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Positive Psychology & Film: Love

"Human beings are starved for love." – Erich Fromm This article is part of a series. Find the first part here.

Positive Psychology & Film: Love

Human beings are starved for love.” – Erich Fromm

This article is part of a series. Find the first part here.

What is Love?

In 2014 the number one search phrase on Google was – “What is love?”

Stefan Deutsch, psychotherapist, President of the Human Development Company, believes people are asking Google what love is because they don’t know the answer. To begin to solve the enigma he’s organized The First International Symposium Toward a Unified Science of Love. On June 26 in Manhattan New York, I will be filming the scholars, psychologists, philosophers, researchers, artists, and authors – each with their uniquely different backgrounds and approaches – as they open their hearts and minds to new concepts and try to arrive at a unified theory.

Today we know that one reason loving behaviors feel good is because they help us generate important hormones for wellbeing and healing. This includes oxytocin ‘the love hormone’ and vasopressin. They also generate endorphins that lower our blood pressure and reduce stress. Deutsch believes we need to incorporate this new science into our definition of love, agree on common terminology, and develop the tools that will help people behave more lovingly to self and others and break the cycle of dependency.

“This will be the first step toward establishing a serious science,” Deutsch says. “Once love is defined, we can begin collaborative research in earnest and develop the language and tools that will help every person give and get all the love they need and deserve. We’d never accept having every cardiologist have their own definition of the heart or how it functions. That’s not science!”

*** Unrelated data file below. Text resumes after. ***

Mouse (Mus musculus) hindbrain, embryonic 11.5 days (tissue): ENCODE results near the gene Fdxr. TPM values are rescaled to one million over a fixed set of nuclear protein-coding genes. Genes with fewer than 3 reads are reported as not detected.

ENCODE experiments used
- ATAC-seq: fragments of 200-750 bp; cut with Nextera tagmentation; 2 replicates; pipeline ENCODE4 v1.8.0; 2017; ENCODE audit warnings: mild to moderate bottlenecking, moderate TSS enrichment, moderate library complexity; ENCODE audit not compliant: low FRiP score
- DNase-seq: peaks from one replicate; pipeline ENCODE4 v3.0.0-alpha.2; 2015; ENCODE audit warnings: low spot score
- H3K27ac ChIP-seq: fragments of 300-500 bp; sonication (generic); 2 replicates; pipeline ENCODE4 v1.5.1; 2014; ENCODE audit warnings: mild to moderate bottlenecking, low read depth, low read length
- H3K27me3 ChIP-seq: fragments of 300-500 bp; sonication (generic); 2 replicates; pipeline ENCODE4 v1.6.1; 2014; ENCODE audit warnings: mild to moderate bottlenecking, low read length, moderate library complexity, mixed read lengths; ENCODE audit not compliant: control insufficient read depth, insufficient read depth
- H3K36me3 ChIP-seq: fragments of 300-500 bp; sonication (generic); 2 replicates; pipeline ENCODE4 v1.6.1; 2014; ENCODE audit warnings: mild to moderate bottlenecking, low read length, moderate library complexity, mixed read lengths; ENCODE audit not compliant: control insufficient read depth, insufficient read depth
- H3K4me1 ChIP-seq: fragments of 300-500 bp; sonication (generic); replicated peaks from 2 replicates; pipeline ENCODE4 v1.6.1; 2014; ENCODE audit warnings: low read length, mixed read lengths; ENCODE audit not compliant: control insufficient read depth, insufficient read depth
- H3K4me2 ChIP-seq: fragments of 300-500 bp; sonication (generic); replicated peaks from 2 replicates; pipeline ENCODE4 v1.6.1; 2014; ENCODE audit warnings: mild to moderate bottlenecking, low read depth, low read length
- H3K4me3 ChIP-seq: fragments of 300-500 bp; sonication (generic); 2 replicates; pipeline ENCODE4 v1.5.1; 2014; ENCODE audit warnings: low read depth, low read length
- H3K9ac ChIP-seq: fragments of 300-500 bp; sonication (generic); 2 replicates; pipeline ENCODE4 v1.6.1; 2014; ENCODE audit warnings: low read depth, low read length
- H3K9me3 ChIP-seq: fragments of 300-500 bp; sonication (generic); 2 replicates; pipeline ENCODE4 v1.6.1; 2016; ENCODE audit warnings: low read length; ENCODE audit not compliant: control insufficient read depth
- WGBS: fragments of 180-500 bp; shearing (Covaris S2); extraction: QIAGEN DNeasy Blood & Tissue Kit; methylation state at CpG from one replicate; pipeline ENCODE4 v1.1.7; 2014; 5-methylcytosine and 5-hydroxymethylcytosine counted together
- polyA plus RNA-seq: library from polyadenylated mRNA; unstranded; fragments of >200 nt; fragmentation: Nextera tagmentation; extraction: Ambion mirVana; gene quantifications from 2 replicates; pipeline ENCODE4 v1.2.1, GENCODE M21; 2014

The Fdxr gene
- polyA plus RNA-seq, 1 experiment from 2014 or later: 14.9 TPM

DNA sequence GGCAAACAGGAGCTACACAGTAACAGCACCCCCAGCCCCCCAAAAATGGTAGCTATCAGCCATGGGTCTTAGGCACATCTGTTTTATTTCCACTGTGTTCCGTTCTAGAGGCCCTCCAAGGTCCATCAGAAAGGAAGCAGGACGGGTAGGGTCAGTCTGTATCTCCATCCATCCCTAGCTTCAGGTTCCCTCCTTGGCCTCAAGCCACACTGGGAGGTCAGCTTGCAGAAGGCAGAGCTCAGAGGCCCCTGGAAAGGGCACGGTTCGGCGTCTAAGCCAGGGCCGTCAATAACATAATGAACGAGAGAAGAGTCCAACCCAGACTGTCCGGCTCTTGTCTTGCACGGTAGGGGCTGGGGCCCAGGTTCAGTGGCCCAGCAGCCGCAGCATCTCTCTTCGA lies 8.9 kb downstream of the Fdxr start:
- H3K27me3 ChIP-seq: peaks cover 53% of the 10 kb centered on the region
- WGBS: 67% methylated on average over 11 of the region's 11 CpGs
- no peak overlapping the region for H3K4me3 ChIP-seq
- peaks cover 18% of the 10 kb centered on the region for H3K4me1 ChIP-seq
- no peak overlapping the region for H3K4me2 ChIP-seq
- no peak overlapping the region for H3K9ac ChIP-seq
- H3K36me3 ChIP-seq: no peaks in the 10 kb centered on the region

But what about film? How do most filmmakers present love?

Research indicates that corporate media (film studios, television networks, songs, and advertisements) predominantly focus on a glorified romantic love. In this type of love romance and physical passion dominate love’s features.  Women are most often loved more than men for their physical beauty. Love is portrayed as very exciting and feeling good, but the downsides of romantic love are often not reflected accurately.

In this type of love, passion for one’s partner can be destructively distracting. Certain aspects of women are often put on a “pedestal” creating patriarchal dating scripts and benevolent sexism that ultimately diminish women’s overall status in society. Corporate media’s popular idea of love tells people if their partners really love them or are attracted to them they will respond to them like the fictional partners do in film.  It tells people their partners are not as good as the ideals they see at the movies.

Some research shows that real-life relationships and marriages actually end when people detect the film version of passionate, romantic love fading.  This phenomena is part of what is called the cultivation theory, which holds that media develops attitudes about the real world and guides people to believe that their own lives should look and feel like the media portrayals.

Contrary to what media most often depicts extensive research indicates that most long-term couples focus on love that has the following top twelve features: trust, care, honesty, friendship, respect, desire to promote the well-being of the other, loyalty, commitment, accepting the other without wanting to change the other, support, desire to be in the other’s company, and consideration of and interest in the other.

The following films exhibit types or aspects of love not portrayed as often in popular media.  If you’ve seen these films before it can be interesting to watch them again and pay attention to the issue of love. According to The VIA Institute on Character love is classified under the virtue of Humanity, which describes strengths that manifest in caring relationships with others.  Using film to recognize and build character strengths like love can be a new way of identifying and strengthening our capacity to love and be loved.

About Time (2014)

About Time

About Time (2014) – source: Universal Pictures